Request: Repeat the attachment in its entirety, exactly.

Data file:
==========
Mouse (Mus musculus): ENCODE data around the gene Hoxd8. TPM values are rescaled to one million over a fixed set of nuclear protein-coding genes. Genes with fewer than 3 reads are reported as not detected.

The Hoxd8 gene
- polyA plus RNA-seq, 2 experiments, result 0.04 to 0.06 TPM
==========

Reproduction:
Mouse (Mus musculus): ENCODE data around the gene Hoxd8. TPM values are rescaled to one million over a fixed set of nuclear protein-coding genes. Genes with fewer than 3 reads are reported as not detected.

The Hoxd8 gene
- polyA plus RNA-seq, 2 experiments, result 0.04 to 0.06 TPM